Wednesday, 10 October 2012, noon - Washington, DC - Castro's Secrets: The CIA and Cuba's Intelligence Machine - a author book presentation at the International Spy Museum
In Castro's Secrets, Brian Latell, former
National Intelligence Officer for Latin America and long-time Cuba
analyst, offers a strikingly original image of Fidel Castro as Cuba's
supreme spymaster. Latell exposes many long-buried secrets of Castro's
lengthy reign, including numerous assassinations and assassination
attempts against foreign leaders. In writing this book, Latell spoke
with many high-level defectors from Cuba's powerful intelligence and
security services; some had never told their stories on the record
before. Latell also probed dispassionately into the CIA's most
deplorable plots against Cuba, including previously obscure schemes to
assassinate Castro and presents shocking new conclusions about what
Castro actually knew of Lee Harvey Oswald prior to the assassination of
John F. Kennedy.
Join the author for an informal chat and book signing.
Free! For further information or directions visit www.spymuseum.org
16 October 2012, 11:30 am - McLean, VA - DIA Forum hears Col Jore on "Mexico Looks to the Future."
The Defense Intelligence Forum meets at Pulcinella Restaurant to hear Col (ret) Jeffrey D. Jore, USA, will speak on "Mexico Looks to the Future." Specifically, Col Jore will provide a prospective on how Mexico views its relationship with the U.S. and some thoughts on the incoming government of newly elected Mexican President Pena Niete. As a Latin American Foreign Area Officer, Jeff Jore has spent over 30 years studying our relationships with Hispanic countries and is a recognized expert on Latin America. In addition to serving as Defense Attaché (DATT) to Mexico, Jeff Jore has served as DATT to Surinam, Army DATT to Spain and Argentina and Ass't Army DATT to Guatemala. Additionally, he was an exchange officer with the Venezuelan Army. Col Jore also served as the Director, Foreign Intelligence (DAMI-FI), Army Staff, G-2. He is member of Defense Attaché Hall of Fame and currently serving as the SIO in the Latin American Division of the Office of Attaché Operations, DCHC, DIA.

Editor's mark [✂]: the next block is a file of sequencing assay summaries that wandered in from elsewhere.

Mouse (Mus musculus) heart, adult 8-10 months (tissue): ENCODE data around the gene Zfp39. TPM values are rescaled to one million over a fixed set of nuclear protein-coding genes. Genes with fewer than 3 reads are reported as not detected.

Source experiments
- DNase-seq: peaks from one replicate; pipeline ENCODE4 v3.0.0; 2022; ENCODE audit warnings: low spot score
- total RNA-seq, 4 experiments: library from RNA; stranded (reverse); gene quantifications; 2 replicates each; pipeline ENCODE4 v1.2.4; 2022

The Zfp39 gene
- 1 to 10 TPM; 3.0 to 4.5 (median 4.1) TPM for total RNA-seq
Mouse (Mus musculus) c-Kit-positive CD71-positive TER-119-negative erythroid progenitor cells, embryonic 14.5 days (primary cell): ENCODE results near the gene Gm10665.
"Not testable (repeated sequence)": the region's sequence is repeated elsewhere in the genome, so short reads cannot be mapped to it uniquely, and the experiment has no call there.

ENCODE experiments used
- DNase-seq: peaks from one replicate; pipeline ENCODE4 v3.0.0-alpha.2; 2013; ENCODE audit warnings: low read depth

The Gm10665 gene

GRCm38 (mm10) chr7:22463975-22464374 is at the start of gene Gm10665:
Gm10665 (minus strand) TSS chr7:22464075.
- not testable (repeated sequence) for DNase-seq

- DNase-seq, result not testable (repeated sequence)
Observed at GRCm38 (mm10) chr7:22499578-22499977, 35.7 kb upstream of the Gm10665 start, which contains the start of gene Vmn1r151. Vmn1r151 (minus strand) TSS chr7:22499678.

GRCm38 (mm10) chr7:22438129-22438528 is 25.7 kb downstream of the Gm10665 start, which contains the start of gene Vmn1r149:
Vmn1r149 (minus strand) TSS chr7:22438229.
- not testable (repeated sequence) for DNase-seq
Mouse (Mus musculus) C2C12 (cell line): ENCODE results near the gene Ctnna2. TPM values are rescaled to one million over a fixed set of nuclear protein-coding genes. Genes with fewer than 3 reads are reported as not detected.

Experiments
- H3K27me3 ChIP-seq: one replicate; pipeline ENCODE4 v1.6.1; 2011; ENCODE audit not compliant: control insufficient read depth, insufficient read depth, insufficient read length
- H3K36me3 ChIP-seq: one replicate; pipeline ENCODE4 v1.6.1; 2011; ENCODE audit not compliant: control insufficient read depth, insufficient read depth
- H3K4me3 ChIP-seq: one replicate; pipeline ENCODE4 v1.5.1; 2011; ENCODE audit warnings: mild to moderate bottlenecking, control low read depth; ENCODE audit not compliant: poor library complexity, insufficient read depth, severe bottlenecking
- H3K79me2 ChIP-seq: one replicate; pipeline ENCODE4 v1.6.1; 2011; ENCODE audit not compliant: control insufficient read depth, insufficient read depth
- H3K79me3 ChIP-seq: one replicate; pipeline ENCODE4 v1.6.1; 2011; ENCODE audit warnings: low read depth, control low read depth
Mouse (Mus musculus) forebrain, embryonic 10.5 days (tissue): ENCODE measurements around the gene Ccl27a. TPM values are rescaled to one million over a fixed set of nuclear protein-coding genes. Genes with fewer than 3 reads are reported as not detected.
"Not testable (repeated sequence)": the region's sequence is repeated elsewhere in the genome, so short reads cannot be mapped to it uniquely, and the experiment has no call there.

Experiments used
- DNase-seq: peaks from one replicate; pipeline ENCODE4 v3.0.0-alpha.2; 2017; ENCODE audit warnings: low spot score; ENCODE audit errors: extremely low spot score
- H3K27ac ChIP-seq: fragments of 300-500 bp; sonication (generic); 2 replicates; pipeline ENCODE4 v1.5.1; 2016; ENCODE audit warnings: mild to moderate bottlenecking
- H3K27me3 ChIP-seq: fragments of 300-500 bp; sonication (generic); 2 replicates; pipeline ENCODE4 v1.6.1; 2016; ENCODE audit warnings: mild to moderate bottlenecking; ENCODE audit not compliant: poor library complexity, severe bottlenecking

Event is on the record.